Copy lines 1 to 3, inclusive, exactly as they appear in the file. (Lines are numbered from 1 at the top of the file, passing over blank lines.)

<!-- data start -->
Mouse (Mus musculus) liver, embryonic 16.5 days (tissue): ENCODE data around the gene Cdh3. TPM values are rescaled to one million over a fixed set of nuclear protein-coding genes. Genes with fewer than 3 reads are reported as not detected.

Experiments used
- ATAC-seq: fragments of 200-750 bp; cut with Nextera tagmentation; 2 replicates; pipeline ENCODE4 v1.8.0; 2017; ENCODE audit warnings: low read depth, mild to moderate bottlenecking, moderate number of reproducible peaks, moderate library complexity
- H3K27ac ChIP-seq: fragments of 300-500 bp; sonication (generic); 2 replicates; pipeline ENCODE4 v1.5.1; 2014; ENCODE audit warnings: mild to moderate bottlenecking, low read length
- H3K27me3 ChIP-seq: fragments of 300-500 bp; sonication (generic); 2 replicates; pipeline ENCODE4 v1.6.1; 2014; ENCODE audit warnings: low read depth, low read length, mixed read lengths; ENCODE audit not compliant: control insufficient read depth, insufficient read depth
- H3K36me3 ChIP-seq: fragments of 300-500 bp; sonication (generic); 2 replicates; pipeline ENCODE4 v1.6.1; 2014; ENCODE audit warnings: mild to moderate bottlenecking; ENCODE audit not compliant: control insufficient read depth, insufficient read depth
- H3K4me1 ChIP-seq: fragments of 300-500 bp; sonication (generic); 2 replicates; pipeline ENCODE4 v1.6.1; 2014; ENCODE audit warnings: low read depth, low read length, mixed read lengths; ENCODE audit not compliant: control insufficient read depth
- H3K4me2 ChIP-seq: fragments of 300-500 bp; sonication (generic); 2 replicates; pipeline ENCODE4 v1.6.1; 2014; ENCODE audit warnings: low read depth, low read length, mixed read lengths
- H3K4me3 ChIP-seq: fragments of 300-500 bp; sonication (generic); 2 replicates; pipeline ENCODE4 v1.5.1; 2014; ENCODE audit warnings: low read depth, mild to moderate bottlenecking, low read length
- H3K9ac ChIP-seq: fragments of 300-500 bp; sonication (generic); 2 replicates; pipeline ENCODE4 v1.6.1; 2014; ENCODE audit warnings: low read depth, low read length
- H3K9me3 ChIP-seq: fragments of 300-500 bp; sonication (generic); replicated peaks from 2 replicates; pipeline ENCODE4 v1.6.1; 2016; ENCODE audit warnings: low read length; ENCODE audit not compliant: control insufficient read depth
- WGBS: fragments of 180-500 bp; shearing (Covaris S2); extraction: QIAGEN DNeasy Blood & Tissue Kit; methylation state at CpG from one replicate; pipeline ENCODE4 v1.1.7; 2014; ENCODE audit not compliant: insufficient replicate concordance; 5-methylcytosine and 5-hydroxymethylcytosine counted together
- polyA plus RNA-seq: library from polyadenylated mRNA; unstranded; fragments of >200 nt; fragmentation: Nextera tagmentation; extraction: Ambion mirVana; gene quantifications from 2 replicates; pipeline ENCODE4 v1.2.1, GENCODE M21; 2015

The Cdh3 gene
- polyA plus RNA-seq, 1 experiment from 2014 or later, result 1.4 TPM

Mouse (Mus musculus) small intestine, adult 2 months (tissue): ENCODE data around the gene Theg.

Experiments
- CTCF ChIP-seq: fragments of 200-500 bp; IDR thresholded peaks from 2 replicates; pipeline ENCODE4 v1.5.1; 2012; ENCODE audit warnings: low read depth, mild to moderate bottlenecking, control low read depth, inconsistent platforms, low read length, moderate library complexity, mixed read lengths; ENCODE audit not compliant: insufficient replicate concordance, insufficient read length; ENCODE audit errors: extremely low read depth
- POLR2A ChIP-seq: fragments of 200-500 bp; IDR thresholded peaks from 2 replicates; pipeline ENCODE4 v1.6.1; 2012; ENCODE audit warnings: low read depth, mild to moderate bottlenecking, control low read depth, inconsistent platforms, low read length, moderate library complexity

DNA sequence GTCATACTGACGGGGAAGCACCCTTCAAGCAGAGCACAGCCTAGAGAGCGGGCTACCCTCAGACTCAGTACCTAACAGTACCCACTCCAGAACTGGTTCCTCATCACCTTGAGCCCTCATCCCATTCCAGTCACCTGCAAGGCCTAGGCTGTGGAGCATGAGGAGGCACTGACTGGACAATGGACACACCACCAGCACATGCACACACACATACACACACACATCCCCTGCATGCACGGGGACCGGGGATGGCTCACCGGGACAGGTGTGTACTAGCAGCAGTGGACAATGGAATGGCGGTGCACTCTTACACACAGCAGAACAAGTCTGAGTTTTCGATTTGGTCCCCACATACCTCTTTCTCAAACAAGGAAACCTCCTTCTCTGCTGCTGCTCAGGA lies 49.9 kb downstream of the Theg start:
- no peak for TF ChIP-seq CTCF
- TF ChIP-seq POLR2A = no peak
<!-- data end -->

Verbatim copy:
Mouse (Mus musculus) liver, embryonic 16.5 days (tissue): ENCODE data around the gene Cdh3. TPM values are rescaled to one million over a fixed set of nuclear protein-coding genes. Genes with fewer than 3 reads are reported as not detected.

Experiments used
- ATAC-seq: fragments of 200-750 bp; cut with Nextera tagmentation; 2 replicates; pipeline ENCODE4 v1.8.0; 2017; ENCODE audit warnings: low read depth, mild to moderate bottlenecking, moderate number of reproducible peaks, moderate library complexity